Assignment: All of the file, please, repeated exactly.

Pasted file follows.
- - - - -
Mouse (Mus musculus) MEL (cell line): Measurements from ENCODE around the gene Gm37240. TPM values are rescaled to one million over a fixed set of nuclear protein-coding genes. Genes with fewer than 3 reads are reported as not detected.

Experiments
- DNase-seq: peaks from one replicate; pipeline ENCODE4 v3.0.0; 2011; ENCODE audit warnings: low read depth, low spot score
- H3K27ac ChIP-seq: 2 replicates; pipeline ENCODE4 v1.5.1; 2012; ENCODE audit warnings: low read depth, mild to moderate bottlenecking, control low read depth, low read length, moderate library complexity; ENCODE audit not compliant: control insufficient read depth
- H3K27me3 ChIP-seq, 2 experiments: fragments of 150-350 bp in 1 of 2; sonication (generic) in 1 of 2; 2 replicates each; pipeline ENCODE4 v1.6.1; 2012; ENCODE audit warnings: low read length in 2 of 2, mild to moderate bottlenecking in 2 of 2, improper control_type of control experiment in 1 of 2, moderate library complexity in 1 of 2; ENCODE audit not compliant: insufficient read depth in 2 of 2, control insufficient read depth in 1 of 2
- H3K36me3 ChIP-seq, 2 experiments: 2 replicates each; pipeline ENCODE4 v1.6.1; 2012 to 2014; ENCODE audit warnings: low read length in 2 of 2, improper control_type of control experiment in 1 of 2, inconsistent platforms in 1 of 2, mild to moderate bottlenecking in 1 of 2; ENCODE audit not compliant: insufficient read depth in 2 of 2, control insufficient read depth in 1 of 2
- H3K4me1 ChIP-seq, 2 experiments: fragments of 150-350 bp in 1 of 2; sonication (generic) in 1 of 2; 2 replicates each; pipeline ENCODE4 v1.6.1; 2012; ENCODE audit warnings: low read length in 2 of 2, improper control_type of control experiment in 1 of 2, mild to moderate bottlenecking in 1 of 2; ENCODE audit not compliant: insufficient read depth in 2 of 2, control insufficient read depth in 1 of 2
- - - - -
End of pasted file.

Mouse (Mus musculus) MEL (cell line): Measurements from ENCODE around the gene Gm37240. TPM values are rescaled to one million over a fixed set of nuclear protein-coding genes. Genes with fewer than 3 reads are reported as not detected.

Experiments
- DNase-seq: peaks from one replicate; pipeline ENCODE4 v3.0.0; 2011; ENCODE audit warnings: low read depth, low spot score
- H3K27ac ChIP-seq: 2 replicates; pipeline ENCODE4 v1.5.1; 2012; ENCODE audit warnings: low read depth, mild to moderate bottlenecking, control low read depth, low read length, moderate library complexity; ENCODE audit not compliant: control insufficient read depth
- H3K27me3 ChIP-seq, 2 experiments: fragments of 150-350 bp in 1 of 2; sonication (generic) in 1 of 2; 2 replicates each; pipeline ENCODE4 v1.6.1; 2012; ENCODE audit warnings: low read length in 2 of 2, mild to moderate bottlenecking in 2 of 2, improper control_type of control experiment in 1 of 2, moderate library complexity in 1 of 2; ENCODE audit not compliant: insufficient read depth in 2 of 2, control insufficient read depth in 1 of 2
- H3K36me3 ChIP-seq, 2 experiments: 2 replicates each; pipeline ENCODE4 v1.6.1; 2012 to 2014; ENCODE audit warnings: low read length in 2 of 2, improper control_type of control experiment in 1 of 2, inconsistent platforms in 1 of 2, mild to moderate bottlenecking in 1 of 2; ENCODE audit not compliant: insufficient read depth in 2 of 2, control insufficient read depth in 1 of 2
- H3K4me1 ChIP-seq, 2 experiments: fragments of 150-350 bp in 1 of 2; sonication (generic) in 1 of 2; 2 replicates each; pipeline ENCODE4 v1.6.1; 2012; ENCODE audit warnings: low read length in 2 of 2, improper control_type of control experiment in 1 of 2, mild to moderate bottlenecking in 1 of 2; ENCODE audit not compliant: insufficient read depth in 2 of 2, control insufficient read depth in 1 of 2